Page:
If you’re in a group, we suggest ordering from the menu’s feasting section. It’s here that the team really capitalises on its homely, family style of cooking. Guests can choose between double bone-in rib of shorthorn beef with hand-cut chips, treacle bacon and asparagus, or baked potatoes with Paddock Farm beef cheeks, onions, mushrooms, bacon and foie gras. Simple, but delicious.

When it comes to dessert, we’re impressed with the Gold Top custard tart. The homemade rum and raisin ice-cream served alongside it is made with Ron Zacapa and really packs a punch – it’s one of the nicest we’ve ever tried. Elsewhere, a jaffa cake chocolate pudding with pistachio ice-cream and candied pistachios is designed to be shared between two. For those wanting a taste of summer, the Pimm’s poached peaches and lemon cream and Amaretto crumble is a sure-fire hit.

The verdict…

We imagine this would make a great place for a relaxed Sunday lunch with friends, whether taking over the outdoor snug or, come autumn, booking a table next to one of the inn’s inglewood fireplaces. Go as a group and you’ll also be able to tuck into a round of sharing snacks, such as Blue Monday cheese gougeres; black truffle, wild mushroom and roasted garlic tarte flambee; and hung local yoghurt with olive oil, toasted seeds and sourdough. These tasty morsels are among the menu’s highlights, so we suggest ordering the lot.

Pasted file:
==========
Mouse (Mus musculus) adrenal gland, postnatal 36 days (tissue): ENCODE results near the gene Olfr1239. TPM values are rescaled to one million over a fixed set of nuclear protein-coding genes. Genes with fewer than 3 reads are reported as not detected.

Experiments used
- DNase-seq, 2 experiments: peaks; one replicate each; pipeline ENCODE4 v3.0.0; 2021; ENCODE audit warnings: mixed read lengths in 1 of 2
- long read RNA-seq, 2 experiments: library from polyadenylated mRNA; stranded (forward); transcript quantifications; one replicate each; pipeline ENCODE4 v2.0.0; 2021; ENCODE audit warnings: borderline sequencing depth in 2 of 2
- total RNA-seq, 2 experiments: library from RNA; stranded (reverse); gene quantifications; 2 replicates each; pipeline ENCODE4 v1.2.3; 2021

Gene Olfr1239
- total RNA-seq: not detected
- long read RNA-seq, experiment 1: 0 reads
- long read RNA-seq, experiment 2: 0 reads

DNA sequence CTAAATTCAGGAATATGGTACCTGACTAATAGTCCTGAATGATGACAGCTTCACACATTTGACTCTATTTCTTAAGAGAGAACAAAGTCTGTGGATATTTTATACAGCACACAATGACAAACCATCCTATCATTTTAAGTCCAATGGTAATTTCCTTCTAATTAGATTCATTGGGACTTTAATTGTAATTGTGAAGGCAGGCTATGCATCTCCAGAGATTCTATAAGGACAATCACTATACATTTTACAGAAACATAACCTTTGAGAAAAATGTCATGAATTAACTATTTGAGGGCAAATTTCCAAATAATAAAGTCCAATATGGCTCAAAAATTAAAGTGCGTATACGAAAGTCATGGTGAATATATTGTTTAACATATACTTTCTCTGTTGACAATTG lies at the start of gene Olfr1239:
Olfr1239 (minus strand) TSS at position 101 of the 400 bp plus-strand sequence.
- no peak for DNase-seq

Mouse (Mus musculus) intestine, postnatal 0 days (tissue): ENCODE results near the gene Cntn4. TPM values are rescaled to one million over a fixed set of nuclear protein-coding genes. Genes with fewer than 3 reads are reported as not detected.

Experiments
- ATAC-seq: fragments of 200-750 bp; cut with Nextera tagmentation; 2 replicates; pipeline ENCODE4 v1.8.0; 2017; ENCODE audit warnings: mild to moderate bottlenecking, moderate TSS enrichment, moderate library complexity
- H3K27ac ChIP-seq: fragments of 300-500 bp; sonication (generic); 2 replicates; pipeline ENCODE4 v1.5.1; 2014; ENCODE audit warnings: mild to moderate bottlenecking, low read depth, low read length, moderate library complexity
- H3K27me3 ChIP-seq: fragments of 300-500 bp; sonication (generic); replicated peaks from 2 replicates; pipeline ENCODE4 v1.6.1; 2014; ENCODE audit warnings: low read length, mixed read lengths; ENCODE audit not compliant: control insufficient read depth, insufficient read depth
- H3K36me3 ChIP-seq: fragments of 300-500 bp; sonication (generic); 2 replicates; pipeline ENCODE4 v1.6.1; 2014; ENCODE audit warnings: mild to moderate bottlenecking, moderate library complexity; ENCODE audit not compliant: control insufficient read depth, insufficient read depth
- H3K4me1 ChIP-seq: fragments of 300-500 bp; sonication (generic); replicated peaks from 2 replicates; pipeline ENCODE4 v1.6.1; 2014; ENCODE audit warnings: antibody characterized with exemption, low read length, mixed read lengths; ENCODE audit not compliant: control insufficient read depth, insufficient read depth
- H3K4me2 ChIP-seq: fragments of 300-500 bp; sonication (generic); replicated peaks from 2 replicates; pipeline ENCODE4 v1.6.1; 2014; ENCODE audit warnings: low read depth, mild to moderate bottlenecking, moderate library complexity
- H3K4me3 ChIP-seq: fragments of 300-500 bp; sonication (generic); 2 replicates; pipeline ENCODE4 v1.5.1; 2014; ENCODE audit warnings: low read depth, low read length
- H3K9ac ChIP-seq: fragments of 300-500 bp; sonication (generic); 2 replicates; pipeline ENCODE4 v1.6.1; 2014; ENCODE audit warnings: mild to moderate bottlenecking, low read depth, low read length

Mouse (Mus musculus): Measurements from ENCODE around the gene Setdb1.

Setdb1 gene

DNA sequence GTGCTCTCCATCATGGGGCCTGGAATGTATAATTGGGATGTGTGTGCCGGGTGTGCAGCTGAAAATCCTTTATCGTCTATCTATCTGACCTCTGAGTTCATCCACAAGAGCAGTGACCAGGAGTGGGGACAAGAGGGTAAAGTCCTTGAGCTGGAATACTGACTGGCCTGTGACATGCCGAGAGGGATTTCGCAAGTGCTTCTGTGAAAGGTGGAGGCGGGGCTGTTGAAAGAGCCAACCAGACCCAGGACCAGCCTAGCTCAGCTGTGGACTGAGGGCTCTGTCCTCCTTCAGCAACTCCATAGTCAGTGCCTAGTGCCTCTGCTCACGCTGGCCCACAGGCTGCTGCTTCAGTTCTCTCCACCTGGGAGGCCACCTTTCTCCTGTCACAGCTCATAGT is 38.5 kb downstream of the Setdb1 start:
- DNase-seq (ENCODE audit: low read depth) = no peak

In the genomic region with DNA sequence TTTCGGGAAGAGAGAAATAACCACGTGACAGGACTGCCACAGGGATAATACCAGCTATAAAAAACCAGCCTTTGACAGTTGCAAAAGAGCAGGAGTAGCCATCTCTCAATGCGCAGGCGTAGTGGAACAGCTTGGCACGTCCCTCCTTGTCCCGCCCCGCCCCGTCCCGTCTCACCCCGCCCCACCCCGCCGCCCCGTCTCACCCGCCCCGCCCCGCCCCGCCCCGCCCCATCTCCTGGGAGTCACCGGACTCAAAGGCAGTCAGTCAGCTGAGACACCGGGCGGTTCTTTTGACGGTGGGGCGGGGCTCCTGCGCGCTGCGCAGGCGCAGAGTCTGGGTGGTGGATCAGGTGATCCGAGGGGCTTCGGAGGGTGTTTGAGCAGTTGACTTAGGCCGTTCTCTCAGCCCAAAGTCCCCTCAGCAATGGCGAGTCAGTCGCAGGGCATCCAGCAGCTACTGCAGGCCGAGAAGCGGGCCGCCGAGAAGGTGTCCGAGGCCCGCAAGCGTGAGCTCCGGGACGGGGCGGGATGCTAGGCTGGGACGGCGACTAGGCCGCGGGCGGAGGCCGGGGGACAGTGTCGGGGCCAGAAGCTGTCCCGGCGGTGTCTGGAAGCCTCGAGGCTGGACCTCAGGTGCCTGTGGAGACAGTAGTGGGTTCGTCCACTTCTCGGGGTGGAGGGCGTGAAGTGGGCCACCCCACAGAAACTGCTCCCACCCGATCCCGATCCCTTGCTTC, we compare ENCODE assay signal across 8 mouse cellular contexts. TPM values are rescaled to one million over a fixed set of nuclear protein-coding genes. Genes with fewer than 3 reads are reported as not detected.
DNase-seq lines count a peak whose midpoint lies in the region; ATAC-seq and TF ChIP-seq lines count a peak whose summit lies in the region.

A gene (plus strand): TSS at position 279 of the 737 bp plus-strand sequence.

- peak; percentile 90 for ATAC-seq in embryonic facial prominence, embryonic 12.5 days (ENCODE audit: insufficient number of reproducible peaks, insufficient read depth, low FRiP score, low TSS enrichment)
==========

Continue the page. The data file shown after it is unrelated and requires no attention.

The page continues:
For those wanting to escape the city, the picturesque village of Ascott-under-Wychwood offers a real countryside experience, surrounded by fields of horses and views over the Cotswolds. The inn also makes an affordable base for those wanting to explore Oxfordshire’s highlights such as Blenheim Palace, Kingham, Daylesford Organic and Soho Farmhouse, all of which are under 30 minutes away by car.

Where to stay…

The inn offers eight modern rooms: six in the old inn and two in a converted cottage outside, which includes a family suite with a twin, double and shared living room. Within, each bedroom’s design is influenced by the surrounding countryside, and all feature natural linens and velvets from Lewis & Wood and Parker & Jules, plus printed fabrics from Fermoie. The bathrooms are filled with owner Georgie’s 100 Acre Apothecary products, which use natural botanicals from the Cotswolds. Rooms start at £90 per night on a bed and breakfast basis.

How to get there…

From London: The Swan is a 10-minute taxi ride from Charlbury train station. Journey times from Paddington start from 1 hour and 30 minutes. Car journeys from west London take around the same time with no traffic. 

From Bristol: Journey times from Bristol Parkway start from 1 hour and 37 minutes. Car journeys via the M5 take around 1 hour and 30 minutes with no traffic.

From Oxford: Journey times from Oxford start at 18 minutes. Car journeys take around 36 minutes with no traffic.

4 Shipton Road, Chipping Norton, OX7 6AY

Visit CountryCreatures.com